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Nashville: Signature Tower sketches

it's just dave

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I attended a presentation Thursday, Nov. 18 with Lucien Lagrange and Signature Tower's developer Tony Giarantana. The final design of the building not completely set, but I found these architectural sketches from Mr. Lagrange's firm interesting.

I'll try to translate the architect's notes from each panel of the composite I made from the presentation.


1st Panel" Top to Bottom:

--2-story expansion, setbacks at penthouses

--punched vertical windows, emphasize verticality

--more glazing

--corner window, floor to ceiling glazing

2nd panel:

-- Top glass jewel, lit up at night

-- terrace spa level

-- corner window/ views and relationship to (SunTrust) Financial Center

-- terrace @ ballroom level

-- views from Muse area condos

-- entry garden

3rd panel

--jewl at top, lit at night

--curved front, metal colums and spandrels

--setbacks/ line noting the scale of existing Nashville highrises

--punched opneings vs. clear glazing floor to ceiling

--corner windows/erode corners/maximize views


--scale of base relates to context

left side: lower floors, solid. Upper, glassy.

Street Level Sketch on the lower grade of 5th Avenue. Mod condos/entry garden/restaurant


Mr. Lagrange pointed out that each component of the building will have individual identities depending on the purpose, i.e. the boutique hotel lobby won't be like the office lobby or the condo lobby etc. This sketch illustrates how he plans to do give each area its own identity and traffic center:


The tower itself. Am anxious to see the final design, but will have to wait. It's time for me to put this topic away until later in 2005 when things begin to materialize. But this is the preliminary rendering:


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[Thank you, Dave, for the wonderful information. It seems to be quite handsome for such a large building. I noticed in the street elevation sketch that the Cumberland is not too much shorter than this building. Estimating that several of the existing towers are at least half again as tall as the Cumberland, this new one should fit in just fine.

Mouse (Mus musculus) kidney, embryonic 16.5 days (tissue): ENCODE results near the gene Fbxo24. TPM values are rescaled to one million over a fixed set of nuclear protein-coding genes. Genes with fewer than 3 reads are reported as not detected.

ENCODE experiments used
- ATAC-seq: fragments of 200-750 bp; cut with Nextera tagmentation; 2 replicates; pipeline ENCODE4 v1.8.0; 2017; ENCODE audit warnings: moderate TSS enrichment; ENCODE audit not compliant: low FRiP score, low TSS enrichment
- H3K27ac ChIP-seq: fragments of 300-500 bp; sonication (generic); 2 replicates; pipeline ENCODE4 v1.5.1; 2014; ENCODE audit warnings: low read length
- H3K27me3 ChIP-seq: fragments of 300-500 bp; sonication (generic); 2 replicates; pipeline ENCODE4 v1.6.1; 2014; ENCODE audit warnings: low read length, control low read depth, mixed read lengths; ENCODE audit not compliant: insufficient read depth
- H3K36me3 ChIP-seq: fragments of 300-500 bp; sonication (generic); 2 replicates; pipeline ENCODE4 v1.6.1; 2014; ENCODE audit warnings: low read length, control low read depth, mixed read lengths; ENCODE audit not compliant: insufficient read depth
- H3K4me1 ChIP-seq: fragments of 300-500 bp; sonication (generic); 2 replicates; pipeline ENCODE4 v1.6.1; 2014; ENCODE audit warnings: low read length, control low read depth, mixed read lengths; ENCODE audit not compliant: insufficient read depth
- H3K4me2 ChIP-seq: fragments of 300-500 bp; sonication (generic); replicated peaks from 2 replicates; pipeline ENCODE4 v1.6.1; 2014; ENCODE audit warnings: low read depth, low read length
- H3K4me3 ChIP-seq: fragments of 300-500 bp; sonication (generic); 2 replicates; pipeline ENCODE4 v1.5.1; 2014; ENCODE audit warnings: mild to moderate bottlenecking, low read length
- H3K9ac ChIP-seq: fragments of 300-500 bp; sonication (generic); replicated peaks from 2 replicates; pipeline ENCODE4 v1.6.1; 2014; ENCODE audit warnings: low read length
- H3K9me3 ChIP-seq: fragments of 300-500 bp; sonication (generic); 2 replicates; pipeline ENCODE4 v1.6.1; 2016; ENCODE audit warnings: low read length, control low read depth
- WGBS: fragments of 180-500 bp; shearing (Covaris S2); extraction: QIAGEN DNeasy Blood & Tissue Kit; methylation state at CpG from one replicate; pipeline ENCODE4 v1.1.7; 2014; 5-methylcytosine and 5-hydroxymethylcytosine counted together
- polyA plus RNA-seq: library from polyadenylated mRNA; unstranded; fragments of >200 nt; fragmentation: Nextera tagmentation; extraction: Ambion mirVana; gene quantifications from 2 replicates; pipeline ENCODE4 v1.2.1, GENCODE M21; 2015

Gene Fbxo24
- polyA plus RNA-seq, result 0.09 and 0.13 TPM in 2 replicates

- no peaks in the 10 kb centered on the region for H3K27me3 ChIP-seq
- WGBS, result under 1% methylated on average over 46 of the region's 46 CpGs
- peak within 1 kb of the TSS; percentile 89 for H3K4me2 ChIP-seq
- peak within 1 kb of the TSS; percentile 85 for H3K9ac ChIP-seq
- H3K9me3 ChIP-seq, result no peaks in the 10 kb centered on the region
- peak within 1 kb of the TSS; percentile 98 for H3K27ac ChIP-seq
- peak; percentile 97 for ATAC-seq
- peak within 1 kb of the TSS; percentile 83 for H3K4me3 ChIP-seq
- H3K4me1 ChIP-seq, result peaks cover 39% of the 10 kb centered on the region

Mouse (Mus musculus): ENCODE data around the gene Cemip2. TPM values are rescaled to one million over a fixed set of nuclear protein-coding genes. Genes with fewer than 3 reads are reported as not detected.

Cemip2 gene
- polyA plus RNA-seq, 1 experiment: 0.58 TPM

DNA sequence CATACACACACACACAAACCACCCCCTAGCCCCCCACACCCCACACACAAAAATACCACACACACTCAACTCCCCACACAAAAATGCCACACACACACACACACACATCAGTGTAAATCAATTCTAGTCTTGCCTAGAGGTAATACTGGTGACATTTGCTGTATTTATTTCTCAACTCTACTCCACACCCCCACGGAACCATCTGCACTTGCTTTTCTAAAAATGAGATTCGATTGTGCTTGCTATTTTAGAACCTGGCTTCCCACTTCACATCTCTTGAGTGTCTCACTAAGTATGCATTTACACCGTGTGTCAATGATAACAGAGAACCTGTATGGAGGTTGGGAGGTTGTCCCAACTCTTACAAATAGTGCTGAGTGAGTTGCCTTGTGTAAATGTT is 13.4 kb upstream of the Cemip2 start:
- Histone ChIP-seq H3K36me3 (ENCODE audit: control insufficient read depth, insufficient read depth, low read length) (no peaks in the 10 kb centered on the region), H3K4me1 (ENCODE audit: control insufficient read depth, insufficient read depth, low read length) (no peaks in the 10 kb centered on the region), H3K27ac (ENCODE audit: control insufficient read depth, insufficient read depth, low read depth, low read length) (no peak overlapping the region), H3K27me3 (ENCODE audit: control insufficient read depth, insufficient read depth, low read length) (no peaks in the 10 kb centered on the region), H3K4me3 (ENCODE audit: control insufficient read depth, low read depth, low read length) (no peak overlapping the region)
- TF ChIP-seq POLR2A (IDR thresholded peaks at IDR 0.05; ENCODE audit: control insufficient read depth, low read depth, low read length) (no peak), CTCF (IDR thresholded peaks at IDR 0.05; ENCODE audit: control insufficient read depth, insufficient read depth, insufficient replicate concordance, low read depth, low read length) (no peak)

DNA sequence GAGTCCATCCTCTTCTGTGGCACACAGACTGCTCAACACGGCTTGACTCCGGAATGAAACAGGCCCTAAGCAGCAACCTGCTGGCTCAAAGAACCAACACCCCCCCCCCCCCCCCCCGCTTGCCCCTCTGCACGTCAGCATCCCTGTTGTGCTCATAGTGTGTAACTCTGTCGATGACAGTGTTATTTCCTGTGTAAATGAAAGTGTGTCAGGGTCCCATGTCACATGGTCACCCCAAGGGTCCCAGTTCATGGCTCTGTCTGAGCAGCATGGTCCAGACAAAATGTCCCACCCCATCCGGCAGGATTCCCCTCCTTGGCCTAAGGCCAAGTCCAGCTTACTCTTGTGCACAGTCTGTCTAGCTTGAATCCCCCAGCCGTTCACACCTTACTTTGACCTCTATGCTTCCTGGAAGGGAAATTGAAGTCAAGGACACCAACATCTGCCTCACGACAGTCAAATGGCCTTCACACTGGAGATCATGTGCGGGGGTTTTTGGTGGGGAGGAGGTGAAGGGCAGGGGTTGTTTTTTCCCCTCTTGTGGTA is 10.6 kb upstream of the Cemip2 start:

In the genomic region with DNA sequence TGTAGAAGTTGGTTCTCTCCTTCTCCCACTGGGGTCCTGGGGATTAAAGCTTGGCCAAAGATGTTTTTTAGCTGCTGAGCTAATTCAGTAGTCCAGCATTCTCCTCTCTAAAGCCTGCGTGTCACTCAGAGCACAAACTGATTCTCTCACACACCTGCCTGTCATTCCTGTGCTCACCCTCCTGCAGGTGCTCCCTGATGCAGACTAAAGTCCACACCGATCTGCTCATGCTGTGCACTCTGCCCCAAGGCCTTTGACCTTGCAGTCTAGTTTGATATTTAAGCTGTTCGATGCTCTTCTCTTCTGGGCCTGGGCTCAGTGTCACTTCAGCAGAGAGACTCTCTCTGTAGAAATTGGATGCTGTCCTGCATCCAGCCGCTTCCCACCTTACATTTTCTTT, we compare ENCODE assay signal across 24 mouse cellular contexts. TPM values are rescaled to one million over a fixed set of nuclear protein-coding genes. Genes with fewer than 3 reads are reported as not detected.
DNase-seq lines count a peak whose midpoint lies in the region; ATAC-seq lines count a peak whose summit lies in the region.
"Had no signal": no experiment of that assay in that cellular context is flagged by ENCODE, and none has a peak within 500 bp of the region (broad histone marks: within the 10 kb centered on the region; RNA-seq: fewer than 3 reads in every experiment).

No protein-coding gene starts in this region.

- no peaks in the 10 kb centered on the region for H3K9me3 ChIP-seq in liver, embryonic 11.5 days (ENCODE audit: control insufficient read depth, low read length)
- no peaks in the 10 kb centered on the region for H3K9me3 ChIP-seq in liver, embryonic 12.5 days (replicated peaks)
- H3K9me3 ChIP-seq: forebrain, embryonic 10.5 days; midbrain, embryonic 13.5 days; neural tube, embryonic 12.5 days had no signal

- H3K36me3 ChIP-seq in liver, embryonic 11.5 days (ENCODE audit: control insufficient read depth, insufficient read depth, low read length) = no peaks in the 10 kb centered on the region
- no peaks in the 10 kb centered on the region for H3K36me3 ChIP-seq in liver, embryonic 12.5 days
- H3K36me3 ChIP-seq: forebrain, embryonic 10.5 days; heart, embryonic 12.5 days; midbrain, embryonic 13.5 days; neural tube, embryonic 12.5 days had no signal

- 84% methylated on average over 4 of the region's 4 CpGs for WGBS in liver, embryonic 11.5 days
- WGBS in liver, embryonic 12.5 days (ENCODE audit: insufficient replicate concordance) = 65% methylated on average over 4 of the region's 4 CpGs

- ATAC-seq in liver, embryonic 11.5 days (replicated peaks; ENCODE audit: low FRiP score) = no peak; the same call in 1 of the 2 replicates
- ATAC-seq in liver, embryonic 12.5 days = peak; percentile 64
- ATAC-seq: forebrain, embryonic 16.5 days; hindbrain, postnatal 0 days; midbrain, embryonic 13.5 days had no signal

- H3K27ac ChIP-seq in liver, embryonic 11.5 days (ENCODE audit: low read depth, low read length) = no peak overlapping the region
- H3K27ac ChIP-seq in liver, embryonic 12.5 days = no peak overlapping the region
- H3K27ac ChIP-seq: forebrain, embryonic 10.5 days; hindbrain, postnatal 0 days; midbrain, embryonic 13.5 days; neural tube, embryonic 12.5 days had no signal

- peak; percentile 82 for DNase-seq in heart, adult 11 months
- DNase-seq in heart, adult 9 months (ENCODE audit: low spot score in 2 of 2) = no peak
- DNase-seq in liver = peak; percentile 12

I was just thinking that Church Street is really coming back. With the Veridian and all the other adaptive reuse projects along Church and 5th (and now this one), then Church is going to be a bustling center of activity again. Incidentally, have you heard anything about the new Federal Courthouse lately. The money has been appropriated ($125 million) and architect selected (Michael Graves). Given the footprint at 1 acre (approx. 40,000 sq. ft.) and the targeted size of the building (480,000 sq.ft.), it figures to be at least 12 stories. However, due to security setback requirements, it will more likely sit on .6 acres (27,000) which would dictate a building approaching 18-20 floors tall. That's merely scuttlebutt that I have picked up from a developer colleague. I'd appreciate anything you have on this.

BTW: I don't live in Nashville, so I'm a bit removed from the latest info. Love your city though. Thanks.

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Thank you ML. I really happy about what's happening to Church Street. Having grown up in Nashville, I know what the street looked like in the 60s when it was full of life. Major department stores, smaller retailers, three large movie theaters and lots of traffic, both vehicular and pedestrain. It died a painful and unattractive death in the 70s. I think the redefintion will be a good transformation, the removal of the 70s type serpendine and returning the street to a straight two-way thoroughfare will help enormously. The work is already beginnning on that and the Capitol Blvd redesign.

The Federal Courthhouse is currently in a holding pattern. There was some shuffling of budget timing and Nashville, along with many other cities, see their construction schedules delayed. Hopefully, this delay will not to too long. I'm anxious to see the drawings, but I like your assessment of the project as you see it.

You mentioned the scale of the Cumberland, the new Signature, and the other towers. I'm including this scale rendering to give you an idea of the size difference in the Cumberland and the new one. The Cumberland, although rising 23 stories, is still a bit of a munchkin building as the illustration will show.


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Thank you very much for the post Dave. I'm happy to see the renderings, comparisons, and the diversity of the building. Its great in that this will be the first truly multi-use single building in Nashville. You think of cities like Chicago when you have buildings like the Hancock which serve as a condo, office, and etc. in one. Great to see a multi-use major skyscraper coming to Nashville. I'm confident this will be built simply because Giarratana is behind it. The 23 story Cumberland wasn't supposed to be built, but he overcame obstacles. And those obstacles are fewer today then they were in the mid 90's.

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